|HARRIS D L|
|WHIPP SHANNON C|
Submitted to: Veterinary Medicine
Publication Type: Peer Reviewed Journal
Publication Acceptance Date: 9/10/1996
Publication Date: N/A
Interpretive Summary: Salmonella typhimurium causes a severe gastroenteritis in humans. In animals, while the disease is often inapparent, the bacteria can persist on or in the carcasses up to the time of slaughter. Currently, there are no vaccines available to protect animals from carrying Salmonella spp. We attempted to use a management technique known as isolated weaning to determine if pigs can be raised free of Salmonella species to 6 weeks of age for research purposes. Pigs were weaned at an early age and placed in confinement facilities. Access was limited and the environment was kept clean. We were able to successfully raise and maintain swine free of Salmonella species by use of this technique. Currently, we are investigating the possibility of using isolated weaning on the farm to raise pigs free of Salmonella species up to market weight. Having pigs free of Salmonella spp. at the time of slaughter would increase the likelihood that the consumer would receive a more wholesome and safe product.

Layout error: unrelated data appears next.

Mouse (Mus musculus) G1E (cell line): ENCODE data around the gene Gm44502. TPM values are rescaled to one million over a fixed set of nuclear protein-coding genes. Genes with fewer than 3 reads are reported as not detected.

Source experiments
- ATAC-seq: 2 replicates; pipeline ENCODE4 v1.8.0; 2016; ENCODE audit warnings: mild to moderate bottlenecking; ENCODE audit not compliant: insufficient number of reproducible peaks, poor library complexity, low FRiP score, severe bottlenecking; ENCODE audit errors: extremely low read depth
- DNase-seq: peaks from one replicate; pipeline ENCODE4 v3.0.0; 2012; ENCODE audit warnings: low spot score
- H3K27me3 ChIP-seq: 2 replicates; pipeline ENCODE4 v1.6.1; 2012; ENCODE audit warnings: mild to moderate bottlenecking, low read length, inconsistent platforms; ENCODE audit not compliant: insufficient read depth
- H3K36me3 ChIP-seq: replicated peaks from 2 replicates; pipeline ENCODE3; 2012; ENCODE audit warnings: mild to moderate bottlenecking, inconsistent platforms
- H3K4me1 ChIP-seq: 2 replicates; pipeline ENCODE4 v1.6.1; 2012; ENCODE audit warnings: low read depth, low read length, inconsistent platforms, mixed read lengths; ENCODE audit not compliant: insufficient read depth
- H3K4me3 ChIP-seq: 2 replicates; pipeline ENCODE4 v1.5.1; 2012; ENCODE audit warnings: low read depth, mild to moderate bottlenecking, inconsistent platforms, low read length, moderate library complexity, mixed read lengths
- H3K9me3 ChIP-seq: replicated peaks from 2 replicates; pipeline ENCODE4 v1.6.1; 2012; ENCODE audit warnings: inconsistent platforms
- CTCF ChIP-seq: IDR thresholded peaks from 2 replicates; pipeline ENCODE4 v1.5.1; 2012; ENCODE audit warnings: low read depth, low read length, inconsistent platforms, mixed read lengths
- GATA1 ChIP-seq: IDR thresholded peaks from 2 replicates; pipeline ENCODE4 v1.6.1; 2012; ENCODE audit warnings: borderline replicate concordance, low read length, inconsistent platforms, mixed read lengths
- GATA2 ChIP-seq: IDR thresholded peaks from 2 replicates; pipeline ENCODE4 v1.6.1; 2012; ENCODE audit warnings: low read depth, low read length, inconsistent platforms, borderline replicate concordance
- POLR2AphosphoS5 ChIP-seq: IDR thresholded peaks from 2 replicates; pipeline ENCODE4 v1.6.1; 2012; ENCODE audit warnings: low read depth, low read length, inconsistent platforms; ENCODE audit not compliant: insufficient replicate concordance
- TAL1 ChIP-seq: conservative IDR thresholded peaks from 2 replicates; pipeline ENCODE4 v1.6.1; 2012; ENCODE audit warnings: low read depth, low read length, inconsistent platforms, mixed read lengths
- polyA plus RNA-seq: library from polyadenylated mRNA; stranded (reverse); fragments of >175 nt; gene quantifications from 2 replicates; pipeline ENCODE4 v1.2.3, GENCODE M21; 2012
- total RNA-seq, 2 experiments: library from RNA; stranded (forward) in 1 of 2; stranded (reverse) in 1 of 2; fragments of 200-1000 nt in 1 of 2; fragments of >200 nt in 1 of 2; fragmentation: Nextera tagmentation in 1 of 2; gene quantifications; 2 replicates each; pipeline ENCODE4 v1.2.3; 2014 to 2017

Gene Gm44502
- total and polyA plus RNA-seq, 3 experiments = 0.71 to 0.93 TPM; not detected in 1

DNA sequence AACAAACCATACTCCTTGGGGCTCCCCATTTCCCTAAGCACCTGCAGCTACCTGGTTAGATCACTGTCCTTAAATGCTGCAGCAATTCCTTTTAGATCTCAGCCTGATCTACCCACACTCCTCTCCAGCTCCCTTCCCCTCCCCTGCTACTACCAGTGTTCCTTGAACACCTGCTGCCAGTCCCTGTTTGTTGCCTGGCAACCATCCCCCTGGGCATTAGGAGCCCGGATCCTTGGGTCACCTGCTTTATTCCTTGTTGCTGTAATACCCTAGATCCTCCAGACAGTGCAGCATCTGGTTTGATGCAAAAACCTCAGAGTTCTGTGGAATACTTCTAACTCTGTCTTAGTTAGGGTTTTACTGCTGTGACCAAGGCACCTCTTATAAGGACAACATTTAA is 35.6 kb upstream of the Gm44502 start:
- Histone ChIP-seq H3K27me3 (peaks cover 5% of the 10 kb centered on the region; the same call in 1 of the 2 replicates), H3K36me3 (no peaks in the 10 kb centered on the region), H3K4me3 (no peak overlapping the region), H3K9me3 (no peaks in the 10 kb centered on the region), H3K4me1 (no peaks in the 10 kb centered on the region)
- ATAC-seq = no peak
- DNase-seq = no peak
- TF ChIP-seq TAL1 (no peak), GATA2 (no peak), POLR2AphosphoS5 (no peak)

Technical Abstract: We attempted to raise pigs free of Salmonella spp. to 6 weeks of age for research purposes by use of isolated weaning techniques. Three methods were investigated over 16 trials. The pigs were not medicated or vaccinated. For method 1, pregnant gilts were transported to isolation facilities and allowed to farrow. In 2 of 4 trials, 130 pigs were weaned at 21 days of age and raised free of Salmonella spp. For method 2, gilts were farrowed in the source herd and at weaning, pigs were transported to isolation facilities at 14 to 17 days of age. In 4 of 5 trials, 68 pigs were raised free of Salmonella spp. For method 3, gilts were farrowed in the source herd and at weaning, pigs were transported to isolation facilities at 10 to 14 days of age. In 7 of 7 trials, 172 pigs were raised free of Salmonella spp. These data indicate that the likelihood of infection of pigs with Salmonella spp. is markedly decreased by use of isolated weaning techniques and suggests that use of isolated weaning techniques is a practical approach for raising and maintaining pigs free of Salmonella spp.